Most of the time, a director and a team with a strong vision can be enough to turn a small independent film into something greater than its own limitations. Sadly, every now and then, even that vision isn’t strong enough, and the results are terrible: Second Coming is such a result.
Jax (Nadine Marshall) is a social worker, living in London with a family she adores while putting up with a thankless job. Her husband, Mark (Idris Elba) and their son get by alright – until Jax learns that she is pregnant again. This presents a particularly personal problem: Jax has had four miscarriages in the past, and their son has been their only success. Does she keep the baby and get lucky again this time, or get an abortion to save herself from even more misery? No matter the decision, it seems that her situation is set to tear her family apart.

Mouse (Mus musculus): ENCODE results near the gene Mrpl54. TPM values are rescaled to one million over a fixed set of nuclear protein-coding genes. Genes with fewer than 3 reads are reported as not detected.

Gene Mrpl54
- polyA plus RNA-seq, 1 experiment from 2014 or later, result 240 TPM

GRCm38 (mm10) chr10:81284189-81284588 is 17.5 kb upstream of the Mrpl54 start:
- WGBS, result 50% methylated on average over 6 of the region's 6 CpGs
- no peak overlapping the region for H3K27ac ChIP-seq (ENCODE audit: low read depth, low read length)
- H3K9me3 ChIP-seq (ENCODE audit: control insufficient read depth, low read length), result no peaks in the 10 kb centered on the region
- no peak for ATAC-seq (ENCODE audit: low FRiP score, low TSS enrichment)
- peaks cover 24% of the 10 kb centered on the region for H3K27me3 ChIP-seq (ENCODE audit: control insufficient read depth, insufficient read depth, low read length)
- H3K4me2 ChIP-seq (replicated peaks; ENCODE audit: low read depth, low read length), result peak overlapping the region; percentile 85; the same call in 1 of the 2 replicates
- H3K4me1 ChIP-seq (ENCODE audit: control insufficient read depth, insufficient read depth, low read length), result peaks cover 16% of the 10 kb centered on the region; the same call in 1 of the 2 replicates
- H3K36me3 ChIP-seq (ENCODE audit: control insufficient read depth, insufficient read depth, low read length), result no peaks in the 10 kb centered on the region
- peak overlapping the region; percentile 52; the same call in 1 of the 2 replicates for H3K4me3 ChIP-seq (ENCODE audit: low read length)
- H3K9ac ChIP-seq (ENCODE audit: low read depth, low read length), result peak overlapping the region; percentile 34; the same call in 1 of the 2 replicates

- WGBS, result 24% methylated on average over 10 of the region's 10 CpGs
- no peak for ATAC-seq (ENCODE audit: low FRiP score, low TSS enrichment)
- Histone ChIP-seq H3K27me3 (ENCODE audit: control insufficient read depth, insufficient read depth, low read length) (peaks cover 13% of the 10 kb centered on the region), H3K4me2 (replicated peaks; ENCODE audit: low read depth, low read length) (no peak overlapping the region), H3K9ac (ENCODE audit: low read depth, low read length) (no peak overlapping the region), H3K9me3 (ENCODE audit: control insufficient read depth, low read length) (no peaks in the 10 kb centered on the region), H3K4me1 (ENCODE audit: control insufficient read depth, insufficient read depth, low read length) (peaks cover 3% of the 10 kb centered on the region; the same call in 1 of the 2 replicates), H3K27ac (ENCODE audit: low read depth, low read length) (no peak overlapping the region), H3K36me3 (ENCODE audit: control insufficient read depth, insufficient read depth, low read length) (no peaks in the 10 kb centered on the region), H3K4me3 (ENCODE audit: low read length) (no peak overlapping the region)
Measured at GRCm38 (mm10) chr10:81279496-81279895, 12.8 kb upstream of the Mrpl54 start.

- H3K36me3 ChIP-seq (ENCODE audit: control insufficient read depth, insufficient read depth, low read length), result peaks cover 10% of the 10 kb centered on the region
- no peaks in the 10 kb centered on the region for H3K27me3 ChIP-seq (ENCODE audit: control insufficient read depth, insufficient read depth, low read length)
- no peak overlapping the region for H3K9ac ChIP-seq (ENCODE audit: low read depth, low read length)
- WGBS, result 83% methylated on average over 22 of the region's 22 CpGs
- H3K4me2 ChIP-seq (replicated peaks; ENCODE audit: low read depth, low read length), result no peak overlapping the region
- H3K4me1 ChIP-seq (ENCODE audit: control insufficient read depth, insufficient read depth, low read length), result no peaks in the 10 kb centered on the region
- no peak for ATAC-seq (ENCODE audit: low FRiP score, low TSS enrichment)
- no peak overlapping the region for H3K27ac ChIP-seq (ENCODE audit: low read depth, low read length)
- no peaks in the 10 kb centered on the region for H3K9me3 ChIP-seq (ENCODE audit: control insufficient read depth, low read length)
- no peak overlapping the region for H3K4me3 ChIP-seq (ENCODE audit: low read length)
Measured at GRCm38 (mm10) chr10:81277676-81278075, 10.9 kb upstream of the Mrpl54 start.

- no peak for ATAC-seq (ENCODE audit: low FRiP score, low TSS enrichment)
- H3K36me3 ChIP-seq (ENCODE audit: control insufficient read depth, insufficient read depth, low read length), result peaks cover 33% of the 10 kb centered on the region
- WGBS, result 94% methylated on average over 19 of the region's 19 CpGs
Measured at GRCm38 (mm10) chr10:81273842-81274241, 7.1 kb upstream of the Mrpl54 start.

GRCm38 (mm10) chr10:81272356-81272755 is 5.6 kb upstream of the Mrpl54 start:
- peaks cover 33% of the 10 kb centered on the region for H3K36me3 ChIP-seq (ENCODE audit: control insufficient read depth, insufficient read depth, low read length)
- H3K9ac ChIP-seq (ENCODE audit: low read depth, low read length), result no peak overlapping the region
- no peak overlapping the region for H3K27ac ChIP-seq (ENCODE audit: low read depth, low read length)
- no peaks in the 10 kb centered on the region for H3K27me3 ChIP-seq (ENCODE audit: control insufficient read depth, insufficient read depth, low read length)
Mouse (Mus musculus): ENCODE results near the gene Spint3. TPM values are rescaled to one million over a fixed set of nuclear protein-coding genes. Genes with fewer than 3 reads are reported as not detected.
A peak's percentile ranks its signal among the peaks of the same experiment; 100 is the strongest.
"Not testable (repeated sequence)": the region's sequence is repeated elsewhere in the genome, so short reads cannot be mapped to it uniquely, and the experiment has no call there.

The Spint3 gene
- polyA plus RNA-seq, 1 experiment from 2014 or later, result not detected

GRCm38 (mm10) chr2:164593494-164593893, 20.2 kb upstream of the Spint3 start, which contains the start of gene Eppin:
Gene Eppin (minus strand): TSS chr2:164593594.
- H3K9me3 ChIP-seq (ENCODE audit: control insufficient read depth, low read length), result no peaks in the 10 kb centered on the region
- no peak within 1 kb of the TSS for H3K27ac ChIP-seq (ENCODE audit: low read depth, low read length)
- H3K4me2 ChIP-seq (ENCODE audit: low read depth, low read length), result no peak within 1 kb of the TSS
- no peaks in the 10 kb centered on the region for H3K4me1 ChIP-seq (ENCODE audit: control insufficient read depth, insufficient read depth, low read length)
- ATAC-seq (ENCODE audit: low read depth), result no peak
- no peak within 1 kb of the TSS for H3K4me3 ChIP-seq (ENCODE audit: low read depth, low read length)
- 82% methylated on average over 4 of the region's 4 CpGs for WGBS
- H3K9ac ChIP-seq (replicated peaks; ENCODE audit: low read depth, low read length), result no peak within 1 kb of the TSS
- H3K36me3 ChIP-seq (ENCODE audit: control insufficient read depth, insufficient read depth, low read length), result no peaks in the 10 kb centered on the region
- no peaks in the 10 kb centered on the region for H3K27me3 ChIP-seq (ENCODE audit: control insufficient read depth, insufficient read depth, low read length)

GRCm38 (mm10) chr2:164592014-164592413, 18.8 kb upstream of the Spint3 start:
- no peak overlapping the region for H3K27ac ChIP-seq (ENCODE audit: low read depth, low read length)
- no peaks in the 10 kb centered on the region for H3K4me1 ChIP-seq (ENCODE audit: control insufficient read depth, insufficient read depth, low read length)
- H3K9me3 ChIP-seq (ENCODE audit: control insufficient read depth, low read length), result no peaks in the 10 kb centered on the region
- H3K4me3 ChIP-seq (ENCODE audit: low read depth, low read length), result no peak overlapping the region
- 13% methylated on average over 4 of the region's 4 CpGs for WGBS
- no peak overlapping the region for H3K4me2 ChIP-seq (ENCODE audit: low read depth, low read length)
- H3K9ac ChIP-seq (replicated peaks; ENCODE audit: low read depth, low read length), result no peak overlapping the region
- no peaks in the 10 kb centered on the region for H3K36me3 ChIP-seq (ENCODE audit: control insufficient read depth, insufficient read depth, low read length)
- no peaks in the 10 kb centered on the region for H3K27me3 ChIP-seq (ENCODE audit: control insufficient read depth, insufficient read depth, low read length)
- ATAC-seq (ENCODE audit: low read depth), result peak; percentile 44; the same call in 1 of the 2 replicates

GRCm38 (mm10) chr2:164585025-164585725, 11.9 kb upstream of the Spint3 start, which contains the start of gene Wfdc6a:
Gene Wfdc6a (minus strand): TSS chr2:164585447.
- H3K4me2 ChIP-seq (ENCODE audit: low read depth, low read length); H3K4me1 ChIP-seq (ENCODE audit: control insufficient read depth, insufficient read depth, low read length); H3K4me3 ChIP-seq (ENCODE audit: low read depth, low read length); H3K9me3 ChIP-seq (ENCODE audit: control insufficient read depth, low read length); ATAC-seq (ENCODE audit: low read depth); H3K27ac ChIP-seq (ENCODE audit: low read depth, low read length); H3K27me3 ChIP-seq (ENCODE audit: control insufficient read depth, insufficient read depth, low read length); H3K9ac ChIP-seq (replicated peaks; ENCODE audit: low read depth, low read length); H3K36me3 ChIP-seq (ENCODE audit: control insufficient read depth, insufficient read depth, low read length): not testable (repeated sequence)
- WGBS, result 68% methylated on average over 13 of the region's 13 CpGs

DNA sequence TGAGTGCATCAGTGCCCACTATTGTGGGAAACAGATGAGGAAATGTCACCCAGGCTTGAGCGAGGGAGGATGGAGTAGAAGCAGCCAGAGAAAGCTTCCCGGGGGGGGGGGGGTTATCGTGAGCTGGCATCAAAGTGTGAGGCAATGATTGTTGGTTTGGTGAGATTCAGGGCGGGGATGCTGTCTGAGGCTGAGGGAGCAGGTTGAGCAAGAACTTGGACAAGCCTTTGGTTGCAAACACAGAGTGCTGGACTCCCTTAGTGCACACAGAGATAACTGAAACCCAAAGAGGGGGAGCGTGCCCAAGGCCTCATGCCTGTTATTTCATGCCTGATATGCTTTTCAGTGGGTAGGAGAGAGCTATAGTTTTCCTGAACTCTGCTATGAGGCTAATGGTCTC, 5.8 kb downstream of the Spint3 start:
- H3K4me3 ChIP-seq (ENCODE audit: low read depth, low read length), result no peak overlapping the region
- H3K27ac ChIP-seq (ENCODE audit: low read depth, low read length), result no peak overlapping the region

Chief among Second Coming’s various problems is that while it depicts mundane, everyday life, it never does so any other way than mundane itself. Every scene lacks either the necessary chemistry between actors to make us believe in the two leads’ marital strife, or the narrative momentum that keeps the – admittedly, rather decent – plot ticking along. And if these defects aren’t enough, there are also awkward splashes of magic realism during shoehorned vision sequences, arguably in an attempt to rise this film above what it really is: ploddingly dull. While Elba alone does inject some interest with his immense star power, nothing can save Second Coming from its own dreariness; add in some uneasy religious overtones that don’t tonally sit right, and a swathe of secondary characters that are complete non-entities, and you’ve got a certified dud on your hands.